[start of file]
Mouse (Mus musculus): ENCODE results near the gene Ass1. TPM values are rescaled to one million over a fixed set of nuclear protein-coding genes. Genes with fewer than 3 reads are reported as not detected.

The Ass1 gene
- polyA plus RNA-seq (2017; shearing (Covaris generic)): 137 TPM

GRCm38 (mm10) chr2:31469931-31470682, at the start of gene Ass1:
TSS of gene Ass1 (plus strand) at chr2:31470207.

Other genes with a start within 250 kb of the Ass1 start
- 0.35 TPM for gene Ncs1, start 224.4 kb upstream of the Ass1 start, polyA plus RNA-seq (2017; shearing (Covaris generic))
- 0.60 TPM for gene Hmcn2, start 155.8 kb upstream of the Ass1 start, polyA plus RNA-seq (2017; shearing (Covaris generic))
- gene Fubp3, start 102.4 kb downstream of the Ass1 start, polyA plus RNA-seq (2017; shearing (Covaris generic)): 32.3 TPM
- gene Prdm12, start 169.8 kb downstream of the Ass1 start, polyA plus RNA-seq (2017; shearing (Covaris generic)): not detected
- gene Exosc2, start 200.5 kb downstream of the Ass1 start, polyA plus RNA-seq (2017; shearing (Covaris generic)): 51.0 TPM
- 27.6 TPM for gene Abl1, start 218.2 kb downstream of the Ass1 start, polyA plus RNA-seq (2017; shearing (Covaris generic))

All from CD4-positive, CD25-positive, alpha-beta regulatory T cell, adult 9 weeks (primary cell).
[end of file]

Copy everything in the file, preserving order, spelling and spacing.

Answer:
Mouse (Mus musculus): ENCODE results near the gene Ass1. TPM values are rescaled to one million over a fixed set of nuclear protein-coding genes. Genes with fewer than 3 reads are reported as not detected.

The Ass1 gene
- polyA plus RNA-seq (2017; shearing (Covaris generic)): 137 TPM

GRCm38 (mm10) chr2:31469931-31470682, at the start of gene Ass1:
TSS of gene Ass1 (plus strand) at chr2:31470207.

Other genes with a start within 250 kb of the Ass1 start
- 0.35 TPM for gene Ncs1, start 224.4 kb upstream of the Ass1 start, polyA plus RNA-seq (2017; shearing (Covaris generic))
- 0.60 TPM for gene Hmcn2, start 155.8 kb upstream of the Ass1 start, polyA plus RNA-seq (2017; shearing (Covaris generic))
- gene Fubp3, start 102.4 kb downstream of the Ass1 start, polyA plus RNA-seq (2017; shearing (Covaris generic)): 32.3 TPM
- gene Prdm12, start 169.8 kb downstream of the Ass1 start, polyA plus RNA-seq (2017; shearing (Covaris generic)): not detected
- gene Exosc2, start 200.5 kb downstream of the Ass1 start, polyA plus RNA-seq (2017; shearing (Covaris generic)): 51.0 TPM
- 27.6 TPM for gene Abl1, start 218.2 kb downstream of the Ass1 start, polyA plus RNA-seq (2017; shearing (Covaris generic))

All from CD4-positive, CD25-positive, alpha-beta regulatory T cell, adult 9 weeks (primary cell).